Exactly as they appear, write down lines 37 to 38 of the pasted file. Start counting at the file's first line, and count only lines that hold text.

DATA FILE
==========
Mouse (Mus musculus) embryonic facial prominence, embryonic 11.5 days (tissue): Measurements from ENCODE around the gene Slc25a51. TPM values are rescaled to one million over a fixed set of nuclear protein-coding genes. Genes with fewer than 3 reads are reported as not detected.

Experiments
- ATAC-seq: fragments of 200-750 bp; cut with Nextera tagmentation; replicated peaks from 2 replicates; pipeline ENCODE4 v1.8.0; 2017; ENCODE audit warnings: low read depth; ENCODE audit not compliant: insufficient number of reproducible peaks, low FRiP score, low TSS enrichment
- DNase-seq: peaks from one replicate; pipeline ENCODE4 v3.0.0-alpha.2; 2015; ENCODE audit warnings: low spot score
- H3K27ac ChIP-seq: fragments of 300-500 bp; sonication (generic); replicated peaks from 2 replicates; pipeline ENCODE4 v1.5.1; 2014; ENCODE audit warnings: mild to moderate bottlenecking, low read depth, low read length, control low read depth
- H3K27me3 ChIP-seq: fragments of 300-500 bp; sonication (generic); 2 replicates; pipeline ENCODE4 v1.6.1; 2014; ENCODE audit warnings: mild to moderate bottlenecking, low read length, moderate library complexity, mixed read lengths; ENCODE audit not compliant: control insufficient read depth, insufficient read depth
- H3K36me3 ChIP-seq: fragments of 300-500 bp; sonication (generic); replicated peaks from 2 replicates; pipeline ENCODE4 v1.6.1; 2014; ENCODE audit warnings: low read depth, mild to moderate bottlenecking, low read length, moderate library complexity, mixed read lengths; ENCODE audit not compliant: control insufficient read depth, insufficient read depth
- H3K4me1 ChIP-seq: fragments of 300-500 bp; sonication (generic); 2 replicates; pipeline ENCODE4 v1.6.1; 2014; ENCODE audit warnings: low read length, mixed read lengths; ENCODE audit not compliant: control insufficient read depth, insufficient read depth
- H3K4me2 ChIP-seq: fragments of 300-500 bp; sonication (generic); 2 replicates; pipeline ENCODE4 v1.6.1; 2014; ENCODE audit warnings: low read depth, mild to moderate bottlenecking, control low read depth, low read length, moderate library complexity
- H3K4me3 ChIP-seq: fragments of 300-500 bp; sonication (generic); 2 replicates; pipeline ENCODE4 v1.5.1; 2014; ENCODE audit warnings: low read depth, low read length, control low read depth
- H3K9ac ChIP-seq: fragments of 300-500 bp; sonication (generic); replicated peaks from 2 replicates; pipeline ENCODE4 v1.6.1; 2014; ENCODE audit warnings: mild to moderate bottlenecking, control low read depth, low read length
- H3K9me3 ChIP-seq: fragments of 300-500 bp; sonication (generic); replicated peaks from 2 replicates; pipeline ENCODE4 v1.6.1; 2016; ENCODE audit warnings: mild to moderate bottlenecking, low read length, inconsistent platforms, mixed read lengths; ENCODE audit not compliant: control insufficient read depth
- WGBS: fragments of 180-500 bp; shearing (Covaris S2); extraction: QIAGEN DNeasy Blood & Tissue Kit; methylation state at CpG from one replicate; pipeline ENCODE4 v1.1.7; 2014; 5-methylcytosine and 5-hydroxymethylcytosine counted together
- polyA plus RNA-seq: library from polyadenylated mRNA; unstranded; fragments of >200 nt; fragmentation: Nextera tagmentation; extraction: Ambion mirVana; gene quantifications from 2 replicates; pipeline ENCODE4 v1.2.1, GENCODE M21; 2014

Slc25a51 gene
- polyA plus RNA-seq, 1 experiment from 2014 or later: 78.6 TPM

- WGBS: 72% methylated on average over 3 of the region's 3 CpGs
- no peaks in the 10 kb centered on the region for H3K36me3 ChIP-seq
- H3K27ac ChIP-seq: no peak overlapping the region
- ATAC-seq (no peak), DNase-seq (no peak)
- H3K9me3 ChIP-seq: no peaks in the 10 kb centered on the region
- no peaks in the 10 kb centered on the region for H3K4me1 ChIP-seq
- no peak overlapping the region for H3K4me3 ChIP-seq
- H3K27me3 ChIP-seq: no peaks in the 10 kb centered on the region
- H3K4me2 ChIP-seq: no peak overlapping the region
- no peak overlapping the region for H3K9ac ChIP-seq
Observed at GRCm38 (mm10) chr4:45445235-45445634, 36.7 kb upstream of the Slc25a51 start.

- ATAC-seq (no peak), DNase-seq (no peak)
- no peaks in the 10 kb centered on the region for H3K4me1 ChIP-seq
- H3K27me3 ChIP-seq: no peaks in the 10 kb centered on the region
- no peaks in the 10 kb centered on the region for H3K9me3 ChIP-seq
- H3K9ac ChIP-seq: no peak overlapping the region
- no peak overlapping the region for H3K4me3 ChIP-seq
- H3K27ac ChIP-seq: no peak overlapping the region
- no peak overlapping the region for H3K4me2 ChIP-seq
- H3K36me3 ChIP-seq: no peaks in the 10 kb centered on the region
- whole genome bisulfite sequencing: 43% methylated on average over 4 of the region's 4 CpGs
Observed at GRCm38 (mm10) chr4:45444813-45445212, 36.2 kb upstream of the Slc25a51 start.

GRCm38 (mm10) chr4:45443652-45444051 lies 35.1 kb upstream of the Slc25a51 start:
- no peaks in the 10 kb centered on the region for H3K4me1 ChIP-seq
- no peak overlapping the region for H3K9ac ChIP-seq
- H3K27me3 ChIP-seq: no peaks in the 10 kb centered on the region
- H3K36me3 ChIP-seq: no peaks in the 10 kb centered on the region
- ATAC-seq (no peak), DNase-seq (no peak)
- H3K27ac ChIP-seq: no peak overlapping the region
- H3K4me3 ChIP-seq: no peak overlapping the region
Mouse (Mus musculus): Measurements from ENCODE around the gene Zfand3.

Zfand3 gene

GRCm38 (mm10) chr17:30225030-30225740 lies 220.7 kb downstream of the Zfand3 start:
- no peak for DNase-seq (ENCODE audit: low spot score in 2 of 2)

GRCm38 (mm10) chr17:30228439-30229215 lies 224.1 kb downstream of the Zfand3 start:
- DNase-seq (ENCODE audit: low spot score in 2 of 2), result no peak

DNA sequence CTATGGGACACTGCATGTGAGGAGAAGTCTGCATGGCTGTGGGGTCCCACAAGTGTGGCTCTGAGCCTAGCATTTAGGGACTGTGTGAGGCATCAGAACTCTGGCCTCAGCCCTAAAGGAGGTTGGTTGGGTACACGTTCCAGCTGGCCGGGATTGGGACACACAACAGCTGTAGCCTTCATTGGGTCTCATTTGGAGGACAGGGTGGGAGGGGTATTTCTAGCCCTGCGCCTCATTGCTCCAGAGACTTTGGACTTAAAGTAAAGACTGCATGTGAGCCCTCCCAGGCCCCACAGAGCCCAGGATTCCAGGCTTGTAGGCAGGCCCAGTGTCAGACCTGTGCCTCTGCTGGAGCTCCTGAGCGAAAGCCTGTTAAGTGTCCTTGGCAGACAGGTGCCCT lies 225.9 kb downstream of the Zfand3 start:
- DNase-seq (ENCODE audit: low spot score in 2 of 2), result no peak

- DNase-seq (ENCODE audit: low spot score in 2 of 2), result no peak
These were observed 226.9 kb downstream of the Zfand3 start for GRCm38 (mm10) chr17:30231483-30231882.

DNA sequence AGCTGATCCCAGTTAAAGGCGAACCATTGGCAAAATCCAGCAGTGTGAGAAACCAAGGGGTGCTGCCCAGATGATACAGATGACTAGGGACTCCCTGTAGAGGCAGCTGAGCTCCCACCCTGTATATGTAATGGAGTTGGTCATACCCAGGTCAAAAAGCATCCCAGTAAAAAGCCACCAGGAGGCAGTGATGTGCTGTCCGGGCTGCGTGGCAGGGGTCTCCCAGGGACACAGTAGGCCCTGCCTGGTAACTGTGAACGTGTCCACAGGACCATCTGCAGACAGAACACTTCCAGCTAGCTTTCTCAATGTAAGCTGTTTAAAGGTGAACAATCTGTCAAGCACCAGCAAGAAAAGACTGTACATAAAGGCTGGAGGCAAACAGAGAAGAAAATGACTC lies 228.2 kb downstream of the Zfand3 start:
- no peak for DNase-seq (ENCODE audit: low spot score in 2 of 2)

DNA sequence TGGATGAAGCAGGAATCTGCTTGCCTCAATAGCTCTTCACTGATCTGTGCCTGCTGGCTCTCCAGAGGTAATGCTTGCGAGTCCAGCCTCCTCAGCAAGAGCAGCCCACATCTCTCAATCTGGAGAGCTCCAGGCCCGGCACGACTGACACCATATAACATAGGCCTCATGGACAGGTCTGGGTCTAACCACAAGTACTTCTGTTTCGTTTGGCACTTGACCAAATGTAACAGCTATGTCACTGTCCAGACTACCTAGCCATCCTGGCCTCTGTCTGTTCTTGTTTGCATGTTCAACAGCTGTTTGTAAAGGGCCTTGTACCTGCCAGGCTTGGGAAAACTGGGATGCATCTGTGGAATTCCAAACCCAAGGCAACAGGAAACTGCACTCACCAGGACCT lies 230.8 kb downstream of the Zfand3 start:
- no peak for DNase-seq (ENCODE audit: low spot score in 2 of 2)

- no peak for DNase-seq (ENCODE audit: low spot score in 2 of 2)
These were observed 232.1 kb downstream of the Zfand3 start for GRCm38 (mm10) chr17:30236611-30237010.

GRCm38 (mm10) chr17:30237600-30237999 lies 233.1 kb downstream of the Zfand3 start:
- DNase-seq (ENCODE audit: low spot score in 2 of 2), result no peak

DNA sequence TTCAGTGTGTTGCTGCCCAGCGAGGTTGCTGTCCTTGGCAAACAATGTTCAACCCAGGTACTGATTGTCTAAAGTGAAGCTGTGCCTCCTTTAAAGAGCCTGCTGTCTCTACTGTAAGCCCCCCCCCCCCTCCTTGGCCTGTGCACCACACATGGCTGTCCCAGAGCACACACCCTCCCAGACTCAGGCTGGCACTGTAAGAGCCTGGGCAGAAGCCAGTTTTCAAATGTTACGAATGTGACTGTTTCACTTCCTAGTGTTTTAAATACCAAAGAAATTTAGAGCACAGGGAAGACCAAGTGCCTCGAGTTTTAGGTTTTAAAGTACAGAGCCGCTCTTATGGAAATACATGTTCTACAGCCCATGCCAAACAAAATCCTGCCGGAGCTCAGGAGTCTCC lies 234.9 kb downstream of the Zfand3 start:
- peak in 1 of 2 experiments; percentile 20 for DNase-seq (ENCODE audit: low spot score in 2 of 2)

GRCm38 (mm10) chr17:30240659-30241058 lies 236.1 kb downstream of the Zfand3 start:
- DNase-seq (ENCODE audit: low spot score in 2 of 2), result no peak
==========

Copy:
- whole genome bisulfite sequencing: 43% methylated on average over 4 of the region's 4 CpGs
Observed at GRCm38 (mm10) chr4:45444813-45445212, 36.2 kb upstream of the Slc25a51 start.